Skip to main content
First Person

The Experience Questionnaire: Arlo Guthrie

Arlo Guthrie is a singer and songwriter.

Where do you come up with your best ideas?
The best ideas for songs or things like that seem to show up unexpectedly at odd times, like sitting in an airplane. 

What is the best non-material gift you’ve received?
Probably the friendships I’ve encountered along the way.

What is the best non-material gift you’ve given?
My friendship — I would hope. 

What is the biggest challenge you’ve faced?
Well that seems to change all the time. At 13 I had different kinds of challenges than I do at 70-plus. But, I’d say the hardest thing I ever had to do was to figure out how to be me personally, as well as professionally. I’m not sure if I came up with the idea, so I usually attribute it to my father — “It is better to fail at being yourself than to succeed at being someone else.” That can be challenging…

If you had to choose a different profession, what would you be?
Maybe a bartender…

What is the most useful mistake you’ve made?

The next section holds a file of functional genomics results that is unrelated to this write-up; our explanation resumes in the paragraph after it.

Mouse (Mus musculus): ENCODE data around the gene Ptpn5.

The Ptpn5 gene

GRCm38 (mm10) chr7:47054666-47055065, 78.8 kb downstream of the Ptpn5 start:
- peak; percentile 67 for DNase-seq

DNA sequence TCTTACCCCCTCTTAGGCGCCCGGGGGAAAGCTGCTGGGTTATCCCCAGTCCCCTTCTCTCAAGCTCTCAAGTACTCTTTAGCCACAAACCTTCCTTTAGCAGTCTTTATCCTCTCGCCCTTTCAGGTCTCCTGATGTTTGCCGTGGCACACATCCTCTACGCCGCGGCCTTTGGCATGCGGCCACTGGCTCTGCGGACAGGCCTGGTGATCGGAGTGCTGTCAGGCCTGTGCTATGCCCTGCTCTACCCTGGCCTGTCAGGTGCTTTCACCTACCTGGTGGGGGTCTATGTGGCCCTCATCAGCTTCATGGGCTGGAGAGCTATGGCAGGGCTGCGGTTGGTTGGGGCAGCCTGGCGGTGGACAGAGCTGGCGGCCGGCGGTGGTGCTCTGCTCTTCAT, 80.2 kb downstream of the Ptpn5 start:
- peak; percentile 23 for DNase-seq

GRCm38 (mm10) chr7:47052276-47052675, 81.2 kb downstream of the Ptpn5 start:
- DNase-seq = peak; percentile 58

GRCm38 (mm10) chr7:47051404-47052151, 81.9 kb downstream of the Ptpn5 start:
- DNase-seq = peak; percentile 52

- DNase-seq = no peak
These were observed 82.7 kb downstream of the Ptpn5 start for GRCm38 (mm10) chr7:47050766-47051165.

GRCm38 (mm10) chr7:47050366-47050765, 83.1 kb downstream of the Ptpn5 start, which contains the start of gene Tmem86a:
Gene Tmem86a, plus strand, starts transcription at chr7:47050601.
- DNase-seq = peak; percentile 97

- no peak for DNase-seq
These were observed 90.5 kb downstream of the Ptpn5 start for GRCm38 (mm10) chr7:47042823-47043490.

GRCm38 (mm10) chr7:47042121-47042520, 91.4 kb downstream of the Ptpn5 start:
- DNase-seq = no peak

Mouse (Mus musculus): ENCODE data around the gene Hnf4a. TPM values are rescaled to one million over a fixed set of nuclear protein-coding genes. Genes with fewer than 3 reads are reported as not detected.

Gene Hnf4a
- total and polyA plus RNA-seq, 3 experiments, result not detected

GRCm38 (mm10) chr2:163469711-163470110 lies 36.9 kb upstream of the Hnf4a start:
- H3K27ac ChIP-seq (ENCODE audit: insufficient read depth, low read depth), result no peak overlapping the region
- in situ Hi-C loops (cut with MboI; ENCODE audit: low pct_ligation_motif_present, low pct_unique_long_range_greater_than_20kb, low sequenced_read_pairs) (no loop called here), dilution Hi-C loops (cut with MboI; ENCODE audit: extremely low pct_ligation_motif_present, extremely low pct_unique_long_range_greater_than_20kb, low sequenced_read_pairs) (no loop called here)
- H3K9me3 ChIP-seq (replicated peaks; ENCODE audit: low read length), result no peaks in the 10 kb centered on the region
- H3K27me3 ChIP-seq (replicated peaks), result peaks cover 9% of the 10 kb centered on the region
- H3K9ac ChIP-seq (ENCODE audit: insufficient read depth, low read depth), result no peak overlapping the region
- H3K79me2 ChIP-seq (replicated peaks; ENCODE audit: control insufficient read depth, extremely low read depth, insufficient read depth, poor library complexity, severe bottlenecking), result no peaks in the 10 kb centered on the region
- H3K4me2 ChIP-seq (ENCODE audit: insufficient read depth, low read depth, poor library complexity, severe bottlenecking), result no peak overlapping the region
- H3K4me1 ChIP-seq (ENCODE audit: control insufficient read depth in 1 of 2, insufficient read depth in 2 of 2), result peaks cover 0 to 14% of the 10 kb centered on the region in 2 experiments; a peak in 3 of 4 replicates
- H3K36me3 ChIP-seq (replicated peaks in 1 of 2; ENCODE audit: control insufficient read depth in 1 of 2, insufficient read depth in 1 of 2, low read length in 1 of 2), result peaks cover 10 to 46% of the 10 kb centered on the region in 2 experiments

Trying to live up to other people’s expectations.

What opportunity do you regret passing up?
The opportunity to be more generous at times, which I probably passed up more in my youth. I’ve had to learn to become the person I am today.

How do you relax?
I’m usually pretty relaxed as it is. 

If you could go anywhere in the world tomorrow, where would you go?
Home.

What is your most indelible childhood memory?
Standing in the window of our apartment when I was 5 years old (or so), watching a storm outside.

Describe a perfect day.
Average days are so unusual, I’d love to find myself in an average day.

When you’re stuck how do you get unstuck?
I take the cue from Bruce Lee in the movie Enter The Dragon: Just sit down and wait.

What is your proudest moment?
I don’t know.

What would you like to experience before you die?
Death.

For more, visit our Experience Questionnaire archive page.

Published on

Photograph by mpi04/MediaPunch/IPX via Associated Press

I Tried It

I Tried It: Sensory deprivation tank

Experiencing nothing is bliss.

By Allen Strickland Williams

Stories in First Person

That’s not my name

By Schuyler Velasco